Your loan
action plan

With two thirds of low rate fixed interest rate loans rolling into standard variable interest rates this year it would be wise to start preparing now.

Here is your action plan to start preparing for higher home loan repayments when your fixed term ends.

1.Take action on your loan

The first step to prepare for increased mortgage repayments is to be proactive about your loan WELL BEFORE your fixed term ends.

If you allow your loan to roll into your lender’s standard variable rate, you may not be offered the most competitive deal available. This is because:

  • lenders often save their cheapest rates to entice new customers
  • your lender is not going to advise you that there are cheaper options with their competitors.

Instead of leaving your loan to revert, look over your options carefully. It could be worthwhile to do some research and have a chat with us to see what type of loan – fixed, variable or split – will meet your needs and help keep your repayments down.

2. Reach out to a specialist (us) for help 

We recommend you talk to your finance specialist at least three months before your fixed rate term ends.

Talking to a specialist about your home or investment loans can help you decide what action is appropriate for your personal circumstances. Our role is to conduct a review of your existing finance arrangements and examine your options.

It may also pay to speak with a financial adviser about your thoughts and decision to ensure it will be the appropriate financial decision for you.

3. Review your household budget 

Reviewing your household budget before your fixed rate ends could help you find ways to save money as your home loan repayments start to increase.

If you can find room in your budget to cut back your spending, NOW may be the time to do so in preparation for your higher mortgage repayments.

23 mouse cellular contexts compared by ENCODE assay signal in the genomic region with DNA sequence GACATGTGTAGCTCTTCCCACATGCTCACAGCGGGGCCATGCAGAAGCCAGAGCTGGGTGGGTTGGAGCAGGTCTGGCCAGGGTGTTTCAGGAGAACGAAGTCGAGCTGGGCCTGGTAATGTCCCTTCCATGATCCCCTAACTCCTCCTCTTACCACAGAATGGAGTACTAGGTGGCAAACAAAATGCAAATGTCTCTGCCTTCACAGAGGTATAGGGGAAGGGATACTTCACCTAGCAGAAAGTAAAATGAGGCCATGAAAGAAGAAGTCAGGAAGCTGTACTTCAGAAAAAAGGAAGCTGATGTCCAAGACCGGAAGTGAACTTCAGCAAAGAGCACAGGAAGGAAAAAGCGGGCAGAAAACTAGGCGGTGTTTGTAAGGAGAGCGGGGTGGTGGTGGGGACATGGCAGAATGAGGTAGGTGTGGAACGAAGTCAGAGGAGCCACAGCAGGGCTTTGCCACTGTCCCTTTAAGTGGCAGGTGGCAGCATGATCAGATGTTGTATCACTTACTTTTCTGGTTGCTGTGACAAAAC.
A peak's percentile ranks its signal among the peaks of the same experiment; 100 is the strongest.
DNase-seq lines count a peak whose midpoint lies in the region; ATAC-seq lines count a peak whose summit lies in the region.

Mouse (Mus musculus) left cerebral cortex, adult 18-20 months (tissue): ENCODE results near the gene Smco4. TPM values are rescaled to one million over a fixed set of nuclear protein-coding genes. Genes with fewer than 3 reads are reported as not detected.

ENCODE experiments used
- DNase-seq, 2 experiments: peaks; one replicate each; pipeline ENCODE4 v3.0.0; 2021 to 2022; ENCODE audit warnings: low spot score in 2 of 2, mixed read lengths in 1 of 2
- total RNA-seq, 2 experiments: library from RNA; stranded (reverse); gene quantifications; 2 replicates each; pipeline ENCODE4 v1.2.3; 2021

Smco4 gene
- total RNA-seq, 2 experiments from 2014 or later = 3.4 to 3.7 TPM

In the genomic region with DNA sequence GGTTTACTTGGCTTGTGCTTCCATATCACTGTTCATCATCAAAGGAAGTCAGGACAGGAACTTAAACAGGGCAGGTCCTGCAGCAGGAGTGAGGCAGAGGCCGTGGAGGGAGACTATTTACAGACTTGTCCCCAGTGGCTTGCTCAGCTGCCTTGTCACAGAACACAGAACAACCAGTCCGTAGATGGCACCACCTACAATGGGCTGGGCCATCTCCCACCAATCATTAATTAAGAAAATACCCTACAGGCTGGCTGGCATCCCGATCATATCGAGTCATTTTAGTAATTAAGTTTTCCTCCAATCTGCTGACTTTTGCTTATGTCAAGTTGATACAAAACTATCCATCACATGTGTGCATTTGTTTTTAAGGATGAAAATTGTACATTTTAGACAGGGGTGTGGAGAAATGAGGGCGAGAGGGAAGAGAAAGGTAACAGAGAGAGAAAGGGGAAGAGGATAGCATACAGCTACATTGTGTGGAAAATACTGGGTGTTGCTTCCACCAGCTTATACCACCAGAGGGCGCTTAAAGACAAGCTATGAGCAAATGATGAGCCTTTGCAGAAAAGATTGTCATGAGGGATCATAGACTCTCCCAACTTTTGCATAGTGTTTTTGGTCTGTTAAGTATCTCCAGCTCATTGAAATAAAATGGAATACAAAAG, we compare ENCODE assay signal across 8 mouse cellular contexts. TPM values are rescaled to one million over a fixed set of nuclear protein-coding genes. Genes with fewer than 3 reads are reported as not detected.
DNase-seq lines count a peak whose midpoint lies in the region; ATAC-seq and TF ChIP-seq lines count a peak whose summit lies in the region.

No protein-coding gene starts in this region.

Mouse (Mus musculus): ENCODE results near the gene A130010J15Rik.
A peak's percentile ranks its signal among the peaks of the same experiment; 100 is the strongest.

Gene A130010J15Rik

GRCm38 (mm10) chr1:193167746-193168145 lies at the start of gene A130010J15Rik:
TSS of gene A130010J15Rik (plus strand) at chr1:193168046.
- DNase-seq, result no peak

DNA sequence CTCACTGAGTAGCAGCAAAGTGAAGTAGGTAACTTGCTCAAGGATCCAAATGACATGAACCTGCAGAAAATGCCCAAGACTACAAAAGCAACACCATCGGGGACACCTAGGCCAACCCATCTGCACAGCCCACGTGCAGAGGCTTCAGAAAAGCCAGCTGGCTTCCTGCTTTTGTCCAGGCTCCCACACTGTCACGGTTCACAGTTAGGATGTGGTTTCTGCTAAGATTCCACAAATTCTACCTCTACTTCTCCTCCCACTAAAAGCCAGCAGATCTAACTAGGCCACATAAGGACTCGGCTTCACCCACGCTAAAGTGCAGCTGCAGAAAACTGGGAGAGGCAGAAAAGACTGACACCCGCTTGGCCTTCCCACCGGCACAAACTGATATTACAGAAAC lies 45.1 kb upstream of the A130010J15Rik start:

It might be difficult to save on everyday expenses like groceries and petrol while the cost of living is high, but you could look into your electricity, internet and insurance providers to negotiate a better deal, especially if you haven’t recently compared offers. There could be some good reasons to switch now.

You could also look to your discretionary spending on expenses such as takeaway food, entertainment, gifts and impulse buying to free up space in your budget.

4. Make extra repayments 

If you’re on a fixed rate loan that allows extra repayments, it could be worth using this feature before your fixed term ends.

Extra repayments up to the fixed term cap can give you a buffer when rates rise because you will have repaid more of your home loan. This could be useful if future rate hikes make it difficult for you to make your monthly repayments.

Additional tips 

Allow us to negotiate with your lender

If you sit back and do nothing when your fixed rate term ends, you’ll end up paying whatever the lender charges you.

To put this into perspective, let’s say you just completed a five year fixed rate period on a $500,000 home loan at a 5.05% rate. The loan term is 30 years.

Say the current lowest market rate is 4.34%, but your lender charges you 4.84% without providing any other additional benefits. Although that’s only 0.5% more than competitive interest rates, you would end up paying something like $39,307 more in the 25 years remaining on the loan term!

This is why you need to make pricing requests and compare deals with other lenders. As your finance specialist we can help you with both services so you don’t get overcharged.

Will a new fixed rate meet your needs?

Fixed rates aren’t for everyone. Don’t be dazzled by the seemingly lower interest rates. Don’t fix your home loan if:

  • You are going to sell your property within the fixed period.
  • You want to make large amounts of extra repayments.
  • You’re planning on refinancing your home loan.
  • You want to renovate or build a new home, in which case you’ll likely have to refinance.
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Rolling off a fixed interest rate into a higher standard variable interest rate can be scary.

Please connect with us sooner rather than later to plan for or avoid future repayment pain.

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Disclaimer: This article provides general information only and has been prepared without taking into account your objectives, financial situation or needs. We recommend that you consider whether it is appropriate for your circumstances. Your full financial situation will need to be reviewed prior to acceptance of any offer or product. It does not constitute legal, tax or financial advice and you should always seek professional advice in relation to your individual circumstances. © 2023